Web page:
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    Santiago de Compostela… Oh, what a relief!

    Pilgrims passing by with their backpacks and walking sticks, flowers hanging down the wooden windows, unbelievable tastes, street musicians on every corner, a fabulous cathedral and all green pathways... One of the important spots of culture and religious tourism, Santiago de Compostela also promises its visitors peace and joy.

    There are some stories about the origin of the city’s name. According to a friend of mine, who is from Santiago D.C., Santiago comes from St. James, and Compostela comes from the Latin, “campus stellae”, which means “the field of star.”

    After Saint James, one of 12 apostles of Jesus, passed away at 44 in Jerusalem, his remains were miraculously brought to this region, and they were discovered by a bishop named Theodomirus in 835. According to the legend, Theodomirus was directed by the stars to the place of the tomb. That’s why the Milky Way is called El Camino de Santiago in Spanish. For hundreds of years the same name has been given to the route the pilgrims follow to visit Saint James.

    A little chapel was built on the spot where it was believed the ashes of St. James were found. Later that little church was transformed into one of the most beautiful and the most solemn buildings in the world, the Santiago de Compostela Cathedral. As it became a place of pilgrimage, it turned out to be one of the places that was important for Catholics like Jerusalem and Rome.

    It’s not only a route for pilgrims, but it is also a magnet for anyone looking for a cure, wanting to spend quality time with nature, willing to meet other people and to have a special experience. With pathways with fantastic views and candid friendships, it has a very appealing ambiance.

    The pilgrimage route, “El Camino de Santiago”, is 760-800 kilometers long but the distance depends on the people taking the pilgrimage. The reason is that the route doesn’t have a starting point. Some believe that it should start from the door of their house, some find it convenient to start from one of the popular pilgrimage routes. One of the favorite of these routes is “Camino Francés” or the French Route.

    According to the tradition, pilgrims who wandered around hundreds of miles end up going west to reach “the end of the world.” Pilgrims are given a document called “Compostela” by the religious authorities at the end of the route. In order to get this document you have to walk or ride on a horse at least 100 kilometers of the route. If you use a bicycle, its 200 kilometers. You continue your way getting a stamp on your passport, which they give you at the beginning of the route, at every hostel. At the end of the route, they check the stamps and that’s how you get your document.

    According to what I have learned from my friend, at the end of the route there are three symbolic rituals that have to be carried out by the pilgrims:

    1. Having a bath at Langosteira Beach. This ritual is for redemption. According to the legend, as the pilgrim gets rid of the all the dust on his/her body from the route and becomes clean, a new life purified from sins starts.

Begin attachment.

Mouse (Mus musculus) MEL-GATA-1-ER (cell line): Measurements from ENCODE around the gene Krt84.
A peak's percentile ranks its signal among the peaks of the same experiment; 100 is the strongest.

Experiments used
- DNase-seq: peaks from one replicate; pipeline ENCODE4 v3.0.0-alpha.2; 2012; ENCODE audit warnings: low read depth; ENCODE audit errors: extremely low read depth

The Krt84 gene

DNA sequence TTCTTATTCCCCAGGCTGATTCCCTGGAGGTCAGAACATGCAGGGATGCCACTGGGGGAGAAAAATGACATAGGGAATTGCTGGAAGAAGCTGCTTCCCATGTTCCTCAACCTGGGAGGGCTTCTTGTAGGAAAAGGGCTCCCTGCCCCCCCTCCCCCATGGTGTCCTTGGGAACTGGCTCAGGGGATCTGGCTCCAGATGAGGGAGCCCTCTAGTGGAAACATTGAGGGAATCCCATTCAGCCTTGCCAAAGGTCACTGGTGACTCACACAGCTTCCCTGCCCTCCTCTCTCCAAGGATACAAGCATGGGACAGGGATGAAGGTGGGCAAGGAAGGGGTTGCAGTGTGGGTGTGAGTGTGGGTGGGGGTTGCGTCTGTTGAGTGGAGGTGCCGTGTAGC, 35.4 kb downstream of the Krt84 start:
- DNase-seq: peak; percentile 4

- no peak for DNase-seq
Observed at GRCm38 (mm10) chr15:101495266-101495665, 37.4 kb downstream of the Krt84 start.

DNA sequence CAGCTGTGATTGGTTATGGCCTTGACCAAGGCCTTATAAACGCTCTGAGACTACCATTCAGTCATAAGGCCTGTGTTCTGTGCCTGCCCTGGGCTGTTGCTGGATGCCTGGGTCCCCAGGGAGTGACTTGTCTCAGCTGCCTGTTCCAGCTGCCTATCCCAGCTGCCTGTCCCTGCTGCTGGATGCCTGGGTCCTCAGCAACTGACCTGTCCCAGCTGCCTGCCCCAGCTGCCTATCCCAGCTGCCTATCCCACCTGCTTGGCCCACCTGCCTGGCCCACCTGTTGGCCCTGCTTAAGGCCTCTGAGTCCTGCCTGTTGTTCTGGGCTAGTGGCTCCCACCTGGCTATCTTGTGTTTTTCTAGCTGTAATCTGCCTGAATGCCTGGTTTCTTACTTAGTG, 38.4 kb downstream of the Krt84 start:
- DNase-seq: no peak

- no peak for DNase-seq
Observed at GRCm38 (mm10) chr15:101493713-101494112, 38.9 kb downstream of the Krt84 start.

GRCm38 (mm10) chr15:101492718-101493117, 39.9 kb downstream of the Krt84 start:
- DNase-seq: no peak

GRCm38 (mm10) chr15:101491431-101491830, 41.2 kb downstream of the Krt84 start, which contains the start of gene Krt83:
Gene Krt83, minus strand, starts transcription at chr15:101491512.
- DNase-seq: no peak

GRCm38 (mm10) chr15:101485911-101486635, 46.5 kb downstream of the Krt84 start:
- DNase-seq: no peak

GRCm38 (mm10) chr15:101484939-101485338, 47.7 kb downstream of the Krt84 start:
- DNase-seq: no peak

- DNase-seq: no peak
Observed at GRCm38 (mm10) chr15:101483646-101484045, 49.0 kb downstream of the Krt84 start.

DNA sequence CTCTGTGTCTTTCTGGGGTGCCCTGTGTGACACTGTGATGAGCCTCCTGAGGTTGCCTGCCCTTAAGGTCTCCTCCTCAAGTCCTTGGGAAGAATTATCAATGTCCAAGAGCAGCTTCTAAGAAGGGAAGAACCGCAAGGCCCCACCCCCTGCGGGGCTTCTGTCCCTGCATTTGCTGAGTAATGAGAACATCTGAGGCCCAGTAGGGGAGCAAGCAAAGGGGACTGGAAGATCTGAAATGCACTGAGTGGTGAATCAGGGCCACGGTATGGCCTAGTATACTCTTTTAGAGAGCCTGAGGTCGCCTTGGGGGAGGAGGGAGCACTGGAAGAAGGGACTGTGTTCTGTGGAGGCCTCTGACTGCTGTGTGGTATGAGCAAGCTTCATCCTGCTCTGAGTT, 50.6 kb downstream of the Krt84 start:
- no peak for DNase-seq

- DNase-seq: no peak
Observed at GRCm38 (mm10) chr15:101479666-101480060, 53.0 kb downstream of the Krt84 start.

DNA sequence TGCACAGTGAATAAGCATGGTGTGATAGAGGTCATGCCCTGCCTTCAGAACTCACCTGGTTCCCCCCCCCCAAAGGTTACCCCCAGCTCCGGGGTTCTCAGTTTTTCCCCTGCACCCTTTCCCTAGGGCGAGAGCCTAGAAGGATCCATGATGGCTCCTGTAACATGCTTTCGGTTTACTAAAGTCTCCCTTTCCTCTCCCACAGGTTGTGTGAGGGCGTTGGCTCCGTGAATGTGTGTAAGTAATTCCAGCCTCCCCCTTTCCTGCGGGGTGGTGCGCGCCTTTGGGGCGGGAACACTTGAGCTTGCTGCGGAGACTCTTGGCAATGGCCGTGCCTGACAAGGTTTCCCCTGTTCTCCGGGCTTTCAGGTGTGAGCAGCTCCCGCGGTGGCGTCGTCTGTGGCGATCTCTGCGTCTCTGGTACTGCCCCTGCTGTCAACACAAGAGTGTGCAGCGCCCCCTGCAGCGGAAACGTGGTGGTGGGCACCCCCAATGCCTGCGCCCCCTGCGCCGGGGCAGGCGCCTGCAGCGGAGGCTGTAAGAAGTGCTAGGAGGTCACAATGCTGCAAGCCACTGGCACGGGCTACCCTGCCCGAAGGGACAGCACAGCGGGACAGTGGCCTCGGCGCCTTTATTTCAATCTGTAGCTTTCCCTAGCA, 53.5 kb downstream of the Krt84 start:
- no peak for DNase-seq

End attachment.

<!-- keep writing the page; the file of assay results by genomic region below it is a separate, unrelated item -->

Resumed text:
2. Burning cloths. This is for getting rid of all materialistic thoughts. The fire burns everything that has no use in our lives, or the things that we wish we hadn’t lived and want to change.

    3. Watching the sun set and the sun rise. The sun set on the sea symbolizes death as the sun rise symbolizes the revival and the resurrection. According to the pilgrims, the resurrection signifies redemption and being forgiven by God.

    Besides these, for some of the pilgrims doing a “Paris-Dakar” is also a ritual. If you don’t know what it means, let me explain. Rua do Franco is the street that you’ll confront when you leave the cathedral, it’s the liveliest street in Santiago and it’s full of bars. The bar at the beginning of the street is called Paris, and the last bar is Dakar. So if you come across pilgrims or students saying that they will do Paris-Dakar, know that they mean they will drop by every bar at Rua do Fronco and have a drink. To cut a long story short, some pilgrims can be very drunk by the end of the route.

    The shell is the symbol of Santiago. The pilgrims carry a necklace or a key ring made from shells to give them strength, and they also prefer to eat seafood whilst on the pilgrimage. The specialties of Santiago are seafood in general. I strongly recommend you to try octopus.

    If you walk from the city center to the park, in front of the almighty tree you see a cafe with tables outside at the front. Whether you order it or not, they bring in small plates of famous Spanish omelet, crumbled eggs with potatoes, fried cheese and sausage on bread. The friendly Spanish waiters will also make your day. However, there is only one problem: Siesta. Between 16:00 and 20:30, a lot of restaurants are closed. At 21:00, they start service again. When making your plans, be sure to take siesta times into consideration.

    There are lots of stores selling tarts, chocolate and biscuits in Santiago and they are very delicious. My recommendations are: “tarta del apostol”, “tarta de almendra”, and chocolate biscuits; you can find them in the shop below. Either way, they let you taste all of them, so somehow you find your favorite.

    When you buy something from this shop, the shop across from it gives you a gift certificate. There are very special kinds of liquors there. We preferred the cherry and chocolate liquor.

    The other nice part of the street is the Chocolate Factory.

    Even its smell is enough. In this ambient atmosphere you can witness all kinds of art in the street. There are artists doing oil paintings, street musicians reviving the Celt music, and living statues.

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